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FROM  BAHR  TO   DEHMEL                           89

experience, was not strenuous: all that he wrote has the stamp of
ease, and - taken en masse - a lack of depth; what gives it interest is
the catholicity of his friendships and his capacity of appreciation
of all styles and phases of literature and art. On his Russian travels
he discovered Eleonora Duse, and is credited with having made
her reputation. In Renaissance (1897) he proclaimed that the work
of Hofmannsthal and Schnitzler heralded a new era in art, and he
introduced to fame more than the close circle (*Jung Wien') who
gathered round him to listen to his oracular discourse in the Cafe
Griensteidl in Vienna, where he settled after his meteoric appear-
ance in Berlin. His plays and novels are difficult to characterize:
they would have to be classified in periods corresponding to his
chameleon-like changes from Socialist and naturalist to impres-
sionist and finally to a Roman Catholic and expressionist with the
pose of a reformer of ethics. (He of all people! , . , ) His natural-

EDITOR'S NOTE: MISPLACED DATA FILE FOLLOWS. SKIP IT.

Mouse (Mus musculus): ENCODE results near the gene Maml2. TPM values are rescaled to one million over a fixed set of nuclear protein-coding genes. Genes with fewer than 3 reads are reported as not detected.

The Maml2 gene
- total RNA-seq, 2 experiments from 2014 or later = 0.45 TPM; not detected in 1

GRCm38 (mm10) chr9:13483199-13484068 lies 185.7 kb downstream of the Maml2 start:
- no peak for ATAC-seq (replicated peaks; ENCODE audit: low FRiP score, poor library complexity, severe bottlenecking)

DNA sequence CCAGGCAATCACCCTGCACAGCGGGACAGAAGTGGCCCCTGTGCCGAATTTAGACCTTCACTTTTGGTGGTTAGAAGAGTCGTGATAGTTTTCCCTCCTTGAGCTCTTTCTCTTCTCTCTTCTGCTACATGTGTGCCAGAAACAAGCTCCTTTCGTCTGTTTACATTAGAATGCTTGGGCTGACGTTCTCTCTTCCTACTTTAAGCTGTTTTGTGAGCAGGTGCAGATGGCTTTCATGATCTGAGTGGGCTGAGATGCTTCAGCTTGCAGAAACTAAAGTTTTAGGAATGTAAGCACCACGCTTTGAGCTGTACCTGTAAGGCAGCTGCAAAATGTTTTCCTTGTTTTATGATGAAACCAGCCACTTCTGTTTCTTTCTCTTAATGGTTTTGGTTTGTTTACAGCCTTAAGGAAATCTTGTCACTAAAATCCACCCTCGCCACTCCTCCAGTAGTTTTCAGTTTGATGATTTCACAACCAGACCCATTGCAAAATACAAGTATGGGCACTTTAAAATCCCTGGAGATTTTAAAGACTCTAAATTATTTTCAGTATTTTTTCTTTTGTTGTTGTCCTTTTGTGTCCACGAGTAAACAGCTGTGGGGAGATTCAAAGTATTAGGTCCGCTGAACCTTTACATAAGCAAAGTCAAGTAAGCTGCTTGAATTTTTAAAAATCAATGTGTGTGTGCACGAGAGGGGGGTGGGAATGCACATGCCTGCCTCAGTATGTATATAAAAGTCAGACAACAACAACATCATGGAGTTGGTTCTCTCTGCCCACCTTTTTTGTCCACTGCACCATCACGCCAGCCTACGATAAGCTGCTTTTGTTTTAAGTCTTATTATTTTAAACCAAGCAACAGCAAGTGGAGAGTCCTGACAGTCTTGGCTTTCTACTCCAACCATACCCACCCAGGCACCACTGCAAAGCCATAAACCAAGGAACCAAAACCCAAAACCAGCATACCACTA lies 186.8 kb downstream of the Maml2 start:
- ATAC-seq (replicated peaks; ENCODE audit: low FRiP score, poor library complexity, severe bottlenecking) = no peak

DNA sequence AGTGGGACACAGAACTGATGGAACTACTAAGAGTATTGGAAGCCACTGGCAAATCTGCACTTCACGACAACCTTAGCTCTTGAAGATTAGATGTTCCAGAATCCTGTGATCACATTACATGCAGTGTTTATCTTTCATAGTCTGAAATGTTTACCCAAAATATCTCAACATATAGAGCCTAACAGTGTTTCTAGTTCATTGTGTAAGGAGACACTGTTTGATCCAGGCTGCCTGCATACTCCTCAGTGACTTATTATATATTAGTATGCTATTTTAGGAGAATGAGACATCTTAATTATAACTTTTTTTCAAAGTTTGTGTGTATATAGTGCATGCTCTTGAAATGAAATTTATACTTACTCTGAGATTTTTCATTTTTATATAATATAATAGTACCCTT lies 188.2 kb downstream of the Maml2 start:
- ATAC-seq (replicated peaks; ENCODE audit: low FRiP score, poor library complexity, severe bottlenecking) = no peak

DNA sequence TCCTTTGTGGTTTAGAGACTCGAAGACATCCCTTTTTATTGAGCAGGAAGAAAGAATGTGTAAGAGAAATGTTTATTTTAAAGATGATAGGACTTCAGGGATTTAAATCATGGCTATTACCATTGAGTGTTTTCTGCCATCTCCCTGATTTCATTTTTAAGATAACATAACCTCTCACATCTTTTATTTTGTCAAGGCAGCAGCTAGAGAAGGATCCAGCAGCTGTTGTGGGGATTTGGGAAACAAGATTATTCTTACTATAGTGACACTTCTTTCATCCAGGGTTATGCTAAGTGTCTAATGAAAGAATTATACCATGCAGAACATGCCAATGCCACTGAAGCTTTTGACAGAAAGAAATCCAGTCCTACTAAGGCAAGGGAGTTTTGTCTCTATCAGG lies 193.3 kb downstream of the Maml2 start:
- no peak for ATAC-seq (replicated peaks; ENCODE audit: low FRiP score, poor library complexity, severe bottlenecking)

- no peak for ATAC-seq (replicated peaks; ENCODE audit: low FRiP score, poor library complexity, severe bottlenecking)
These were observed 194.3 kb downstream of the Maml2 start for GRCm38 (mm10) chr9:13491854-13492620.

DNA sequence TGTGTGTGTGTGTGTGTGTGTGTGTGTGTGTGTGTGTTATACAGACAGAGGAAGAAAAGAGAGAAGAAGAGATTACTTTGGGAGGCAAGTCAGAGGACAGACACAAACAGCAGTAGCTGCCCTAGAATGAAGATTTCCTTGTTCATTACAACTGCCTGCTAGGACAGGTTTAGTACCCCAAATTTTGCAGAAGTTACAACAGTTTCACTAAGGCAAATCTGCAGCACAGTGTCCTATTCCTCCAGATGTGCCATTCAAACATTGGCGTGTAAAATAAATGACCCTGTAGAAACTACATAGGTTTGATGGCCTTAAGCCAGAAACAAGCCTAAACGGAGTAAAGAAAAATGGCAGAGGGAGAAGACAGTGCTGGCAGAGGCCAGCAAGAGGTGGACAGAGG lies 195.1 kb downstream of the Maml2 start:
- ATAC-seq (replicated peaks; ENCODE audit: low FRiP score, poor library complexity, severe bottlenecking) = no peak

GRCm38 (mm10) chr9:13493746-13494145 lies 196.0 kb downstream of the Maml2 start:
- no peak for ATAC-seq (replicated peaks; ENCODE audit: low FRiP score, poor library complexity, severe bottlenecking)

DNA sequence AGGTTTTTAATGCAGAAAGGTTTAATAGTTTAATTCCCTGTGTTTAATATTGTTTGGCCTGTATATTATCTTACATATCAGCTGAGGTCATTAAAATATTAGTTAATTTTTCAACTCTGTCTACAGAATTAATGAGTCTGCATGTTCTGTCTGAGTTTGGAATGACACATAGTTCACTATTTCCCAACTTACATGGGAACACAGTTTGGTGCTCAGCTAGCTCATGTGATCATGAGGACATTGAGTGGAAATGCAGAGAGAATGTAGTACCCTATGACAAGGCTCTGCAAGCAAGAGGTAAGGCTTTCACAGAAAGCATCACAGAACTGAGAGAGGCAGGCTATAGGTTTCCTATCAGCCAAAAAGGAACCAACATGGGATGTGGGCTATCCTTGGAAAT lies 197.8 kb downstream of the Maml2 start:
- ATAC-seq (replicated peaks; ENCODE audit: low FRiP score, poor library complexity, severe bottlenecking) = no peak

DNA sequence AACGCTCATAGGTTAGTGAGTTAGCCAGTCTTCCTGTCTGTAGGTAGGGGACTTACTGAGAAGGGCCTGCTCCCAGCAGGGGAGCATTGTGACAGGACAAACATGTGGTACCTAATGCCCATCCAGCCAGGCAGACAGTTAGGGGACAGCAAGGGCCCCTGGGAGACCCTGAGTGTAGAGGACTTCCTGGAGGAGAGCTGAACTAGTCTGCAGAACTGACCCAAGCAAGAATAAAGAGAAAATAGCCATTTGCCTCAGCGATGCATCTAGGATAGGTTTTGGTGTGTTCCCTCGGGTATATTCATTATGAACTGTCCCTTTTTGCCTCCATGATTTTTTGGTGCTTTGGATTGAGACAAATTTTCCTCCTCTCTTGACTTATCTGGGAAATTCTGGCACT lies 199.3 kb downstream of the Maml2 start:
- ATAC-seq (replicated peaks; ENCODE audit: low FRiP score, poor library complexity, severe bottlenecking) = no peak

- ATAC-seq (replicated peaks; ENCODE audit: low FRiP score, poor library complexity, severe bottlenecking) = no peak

istic dramas have historical interest: Die neuen Menscben (1887) is
modelled on Ibsen, and with its revolutionary hero between two
women is in some sort a forerunner of Hauptmann's lELinsame
Menschen\ his Die Mutter (1891), a pendant to Strindberg's The
"Father, shocked even the naturalists by its sexual craziness. In the
traditional Viennese style of popular play (Volksstucke) are his Aus
der Vorstadt (1893; in collaboration with Karlweis1), Das Tschaperl
(1898), Das Fran^l (1901). There is Viennese atmosphere, too, in
his Napoleon drama, Josephine (1898), and Der Krawpus (1901)
conjures up the colourful grace of Maria Theresa's days, when
Klopstock was the rage. Bahr's problem plays - Der Apostel, 1901;
Der Meister, 1903; Sanna, 1905; Der arme Narr, 1905 (whose hero
has Hugo Wolf for model) - are admittedly weak. Bahr is more
in his element when he handles current problems in the comedy
vein; thus Die Kinder (1910) touches the problem of incest and
Das Prin^ip (1912) disproves the theory of democratic equality by
showing what follows when a Tolstoyan reformer agrees to the
engagement of his son, a grammar-school boy, to a cook whose
billowing bosom has revealed woman to him in a dance. Bahr's
real successes were his comedies - or better farces. Two, which
deal with conditions on the stage, are not without venom: Der
Star (i 899) makes game of actresses, and Diegelbe Nachtigall(1907),
in which a malicious actor foists a Hungarian girl on a manager

1 (=Karl Weiss, 1850-1901.) He wrote good Volksstucke \ Das grobe Hemd
(1897), Der kleine Mann (1896).